For information about the University’s phased return to campus and in-person activity in Winter and Semester 2, please refer to the on-campus subjects page.
Please refer to the LMS for up-to-date subject information, including assessment and participation requirements, for subjects being offered in 2020.
|Fees||Look up fees|
This seminar will focus on human rights and its critics from a historical and comparative perspective. We will explore the factors that have given rise to radically different conception of rights and justice (i.e. political, economic, cultural, religious, ideological) and look at their implementation and the obstacles at the local, national, and international levels. What is the relationship and relevance of the international human rights movement to local notions of rights? What impact is this having on local gender relations and the relationships of women to their states and communities? Are human rights NGOs weakening or strengthening the nation-states in Southeast Asia. are they sites of resistance or complicity? The seminar introduces students to different conceptions of rights, and social justice, including feminist critiques of rights discourse and of 'development', ethnographic studies on the relationship between attitudes towards bodily integrity and human rights, the debates about poverty, economic development and access to adequate health care as human rights. We shall draw upon a wide range of sources from theoretical works, philosophical and anthropological critiques of rights discourse, and NGO documents. On completion of the subject students should have a broad historical, comparative and critical perspective on the debates about rights and justice in Southeast Asia.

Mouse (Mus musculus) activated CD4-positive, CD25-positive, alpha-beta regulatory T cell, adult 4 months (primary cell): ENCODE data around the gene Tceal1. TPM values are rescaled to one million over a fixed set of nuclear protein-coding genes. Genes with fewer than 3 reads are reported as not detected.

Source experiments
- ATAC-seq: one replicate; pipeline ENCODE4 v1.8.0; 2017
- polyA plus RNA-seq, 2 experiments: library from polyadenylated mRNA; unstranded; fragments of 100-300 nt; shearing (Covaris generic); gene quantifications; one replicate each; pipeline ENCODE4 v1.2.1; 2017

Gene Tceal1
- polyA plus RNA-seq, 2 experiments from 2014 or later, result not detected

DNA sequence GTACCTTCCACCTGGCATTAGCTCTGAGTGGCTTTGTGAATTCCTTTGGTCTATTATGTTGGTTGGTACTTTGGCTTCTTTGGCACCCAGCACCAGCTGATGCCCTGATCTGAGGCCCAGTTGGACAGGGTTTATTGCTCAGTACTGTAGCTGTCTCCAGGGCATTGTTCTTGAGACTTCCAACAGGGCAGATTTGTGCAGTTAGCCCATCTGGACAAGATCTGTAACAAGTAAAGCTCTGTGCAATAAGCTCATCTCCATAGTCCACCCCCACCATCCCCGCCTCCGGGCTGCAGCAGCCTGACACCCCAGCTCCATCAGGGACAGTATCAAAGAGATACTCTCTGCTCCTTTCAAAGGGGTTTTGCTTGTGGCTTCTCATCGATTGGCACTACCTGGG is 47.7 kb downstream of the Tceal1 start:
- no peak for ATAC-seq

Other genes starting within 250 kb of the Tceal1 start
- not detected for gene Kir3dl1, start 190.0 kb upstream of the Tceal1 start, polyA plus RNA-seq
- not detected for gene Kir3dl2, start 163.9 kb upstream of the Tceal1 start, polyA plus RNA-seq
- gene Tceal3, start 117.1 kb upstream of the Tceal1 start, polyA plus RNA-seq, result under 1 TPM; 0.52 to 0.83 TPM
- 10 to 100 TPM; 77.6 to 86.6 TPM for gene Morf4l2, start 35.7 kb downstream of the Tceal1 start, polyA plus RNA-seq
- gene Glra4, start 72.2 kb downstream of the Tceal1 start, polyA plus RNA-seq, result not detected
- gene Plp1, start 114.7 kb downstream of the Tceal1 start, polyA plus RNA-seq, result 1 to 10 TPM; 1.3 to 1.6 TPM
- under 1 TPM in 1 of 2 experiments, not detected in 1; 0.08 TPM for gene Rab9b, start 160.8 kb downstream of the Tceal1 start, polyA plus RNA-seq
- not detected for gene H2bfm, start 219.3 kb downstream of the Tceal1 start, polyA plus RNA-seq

Intended learning outcomes
Students who successfully complete this subject should:
- have a comprehensive grasp of established international and human rights discourses the emergent critiques that destabilize rights discourse;
- demonstrate an understanding of the larger international political arena of human rights work, beyond the realm of academic discussions and theory;
- have a capacity to articulate their findings and views in oral and written presentations; and
- have an advanced understanding of major issues and sensitivities regarding contemporary Asia.
Students who successfully complete this subject should be able to:
- receive new ideas, contextualise judgments. and adapt knowledge to new situations;
- criticalyl analyse and synthesis competing theories of rights and their application to diverse examples
- engage with and process different critical perspectives across the interdisciplinary field of asian studies
- develop independent thought and arguments;
- demonstrate effective written and oral communication through seminar discussions and debates. critical reading skills through the reading notebook, the preparation and execution of written assessment exercises. exposure to and emulation of competing genres and protocols of critical writing;
- become skilled in information management and information literacy through the practice of library and archival research and engagement with electronic databases;
- demonstrate teamwork, flexibility, and tolerance through group discussions in seminars. reception of new ideas and opinions. engaging and cooperating with other people from diverse backgrounds; and
- demonstrate time management and planning through managing and organizing workloads for recommended reading, seminar presentations, and assessment requirements.
Last updated: 21 November 2020